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The Palestinian Intifada in a nutshell

US Rep. Ilhan Omar (D-MN) (L) talks with Speaker of the House Nancy Pelosi (D-CA) during a rally with fellow Democrats before voting on H.R. 1, or the People Act, on the East Steps of the US Capitol on March 08, 2019 in Washington, DC. (AFP photo)
Protesters shout pro-Palestinian slogans during an anti-Israel protest rally in Karachi on December 26, 2021. (Photo by Rizwan TABASSUM / AFP)

From the very first day that Israeli soldiers set foot on Palestine and started the occupation, the Palestinian people have fought that invasion and resisted the occupation.

Rising up against Israeli aggression has become a common practice amongst Palestinians. But there were two major uprisings in Palestine which are known as Intifada.

Intifada means "shaking up” in Arabic, which, In the Palestinian context, refers to attempts to shake up the Israeli occupation of the West Bank in the besieged Gaza Strip, where the word was first adopted to connote aggressive nonviolent resistance.

The first Palestinian intifada erupted in Gaza on the ninth of December 1987 and lasted six years. It was a series of Palestinian protests in the occupied West Bank and the besieged Gaza strip. The protests were against the Israeli occupation and had begun 20 years earlier, in 1967.

The protests first started in the Jabalia refugee camp after an Israeli military truck crushed four Palestinians, killing them on the spot. This came at a time of heightened tensions and triggered massive protests.

The Palestinians not only responded to the move with rallies, but also began a series of civil disobedience actions and boycotts.

There were general strikes, the boycott of Israeli Civil Administration Institutions in the Gaza Strip and the Occupied West Bank, an economic boycott consisting of refusal to work in Israeli settlements and or buy Israeli products, the refusal to pay taxes, and refusal to drive Palestinian cars with Israeli licenses.

Israel's response to the non violent Palestinian methods of protesting was the deployment of some 80,000 soldiers to the occupied territories.

Israeli troops frequently used live rounds against Palestinian protesters who were only civilians demanding their basic rights. In the first 13 months of the protests, 332 Palestinians were killed. Images of soldiers beating adolescents with clubs then led to the adoption of firing semi lethal plastic bullets.

There were 53 underage Palestinians among those who were killed by the disproportionate Israeli reaction to the peaceful protests. Israel's response wasn't just limited to killing and arresting Palestinians. The occupying regime used other heavy handed tactics including closing universities, deporting activists and razing homes.

The Intifada ended with the signing of the Oslo Accords in 1993. Israeli suppression of the Intifada left 1500 Palestinians dead and tens of thousands injured.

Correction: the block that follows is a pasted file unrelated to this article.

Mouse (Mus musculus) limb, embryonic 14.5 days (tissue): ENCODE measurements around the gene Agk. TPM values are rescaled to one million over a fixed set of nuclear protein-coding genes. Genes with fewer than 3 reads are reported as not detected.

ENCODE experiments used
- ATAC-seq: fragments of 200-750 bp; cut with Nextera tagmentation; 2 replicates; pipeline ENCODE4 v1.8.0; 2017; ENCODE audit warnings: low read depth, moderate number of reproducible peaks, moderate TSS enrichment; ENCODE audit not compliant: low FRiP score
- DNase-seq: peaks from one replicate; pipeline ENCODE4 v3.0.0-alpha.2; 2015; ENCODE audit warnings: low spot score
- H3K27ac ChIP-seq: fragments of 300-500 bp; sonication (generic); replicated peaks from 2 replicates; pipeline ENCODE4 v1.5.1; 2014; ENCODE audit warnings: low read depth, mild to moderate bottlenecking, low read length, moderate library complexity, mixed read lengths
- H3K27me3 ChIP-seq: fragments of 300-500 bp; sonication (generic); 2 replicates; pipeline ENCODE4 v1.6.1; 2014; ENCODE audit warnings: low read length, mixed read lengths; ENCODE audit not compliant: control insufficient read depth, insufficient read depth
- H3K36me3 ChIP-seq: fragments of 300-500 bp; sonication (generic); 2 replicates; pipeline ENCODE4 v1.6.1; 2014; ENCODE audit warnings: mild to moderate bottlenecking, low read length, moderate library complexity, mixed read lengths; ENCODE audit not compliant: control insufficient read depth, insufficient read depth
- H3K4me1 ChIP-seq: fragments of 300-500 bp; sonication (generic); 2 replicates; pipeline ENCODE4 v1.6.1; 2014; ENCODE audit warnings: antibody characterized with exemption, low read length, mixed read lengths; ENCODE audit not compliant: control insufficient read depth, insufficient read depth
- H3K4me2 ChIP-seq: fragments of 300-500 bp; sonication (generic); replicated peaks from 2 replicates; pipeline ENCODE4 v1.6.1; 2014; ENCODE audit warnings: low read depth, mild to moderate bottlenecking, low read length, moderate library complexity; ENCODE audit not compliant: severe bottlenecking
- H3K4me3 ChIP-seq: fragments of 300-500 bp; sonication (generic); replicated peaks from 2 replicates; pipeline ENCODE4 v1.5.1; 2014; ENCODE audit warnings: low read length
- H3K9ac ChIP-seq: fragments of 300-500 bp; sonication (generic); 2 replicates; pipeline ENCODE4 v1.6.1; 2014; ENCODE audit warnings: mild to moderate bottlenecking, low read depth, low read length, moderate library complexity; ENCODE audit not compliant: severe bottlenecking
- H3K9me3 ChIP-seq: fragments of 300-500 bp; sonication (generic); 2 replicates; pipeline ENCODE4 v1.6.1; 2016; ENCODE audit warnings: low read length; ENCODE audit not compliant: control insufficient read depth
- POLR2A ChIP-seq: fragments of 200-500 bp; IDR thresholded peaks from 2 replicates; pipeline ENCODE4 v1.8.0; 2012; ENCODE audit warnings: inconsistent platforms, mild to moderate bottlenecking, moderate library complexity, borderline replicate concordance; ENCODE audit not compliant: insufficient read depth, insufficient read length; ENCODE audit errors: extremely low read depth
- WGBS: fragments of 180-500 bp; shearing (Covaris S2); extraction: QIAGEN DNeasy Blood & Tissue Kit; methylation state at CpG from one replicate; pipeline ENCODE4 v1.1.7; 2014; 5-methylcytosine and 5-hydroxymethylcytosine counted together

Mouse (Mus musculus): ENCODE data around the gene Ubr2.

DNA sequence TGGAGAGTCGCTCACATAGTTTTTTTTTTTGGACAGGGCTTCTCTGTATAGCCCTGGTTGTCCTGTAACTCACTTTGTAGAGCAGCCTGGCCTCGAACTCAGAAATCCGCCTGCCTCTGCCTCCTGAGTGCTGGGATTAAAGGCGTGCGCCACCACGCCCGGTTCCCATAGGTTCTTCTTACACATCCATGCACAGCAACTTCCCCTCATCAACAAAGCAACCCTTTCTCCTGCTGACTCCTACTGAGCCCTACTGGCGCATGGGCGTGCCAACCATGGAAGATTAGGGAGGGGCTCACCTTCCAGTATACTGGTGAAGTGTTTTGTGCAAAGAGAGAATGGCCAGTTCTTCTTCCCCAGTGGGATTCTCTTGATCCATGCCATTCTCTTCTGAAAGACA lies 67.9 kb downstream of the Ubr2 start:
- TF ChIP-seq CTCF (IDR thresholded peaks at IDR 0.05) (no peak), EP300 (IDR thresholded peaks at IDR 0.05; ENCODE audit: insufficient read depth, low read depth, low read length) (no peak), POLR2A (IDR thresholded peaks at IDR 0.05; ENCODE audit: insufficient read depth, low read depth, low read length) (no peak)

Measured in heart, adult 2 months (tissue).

The second Intifada, also known as the Al Aqsa Intifada, began on the 28th of September 2000 when Israeli opposition leader, Ariel Sharon, and a Likud party delegation, stormed the Al Aqsa mosque with thousands of troops deployed in and around the Old City of Jerusalem, Al Quds.

Sharon's visit was condemned by the Palestinians as a provocation as well as an incursion since his bodyguards were armed. Shortly after Sharon left the site, angry demonstrations by Palestinians erupted outside the compound.

The Israeli response was extremely harsh. At first, Israeli troops used tear gas and rubber bullets to disperse the protesters. But then, they switched to live ammunition targeting civilians. in the first two days of demonstrations five Palestinians were killed and a further 200 were injured.

On the 30th of September 2000 the death of Mohamed El Dora, a Palestinian boy shot dead while sheltering behind his father in an alley in the besieged Gaza Strip, was caught on video. The scene assumed iconic status as it was shown around the world demonstrating Israel's blatant violence against Palestinians.

During the Al Aqsa Intifada, Israel caused unprecedented damage to the Palestinian economy and infrastructure. Israel reoccupied areas governed by the Palestinian Authority and began construction of its separation wall.

By the end of 2008 the Palestinian death toll had reached almost 5000, with over 50,000 injured. Amnesty International declared that approximately 80% of the Palestinians killed during the first month were participating in peaceful demonstrations.

Many considered the Sharm el Sheikh Summit on the 8th of February 2005 to be the end of the Second Intifada, the Palestinian President Mahmud Abbas and Israeli Prime Minister Ariel Sharon agreed to the resumption of talks to reach the so called “two state solution”.

Sharon also agreed to release 900 of the 7500 Palestinian prisoners being held at the time and to withdraw from West Bank towns that had been reoccupied during the Intifada.

Israel, however, never fulfilled its end of the bargain, which comes as no surprise.

 


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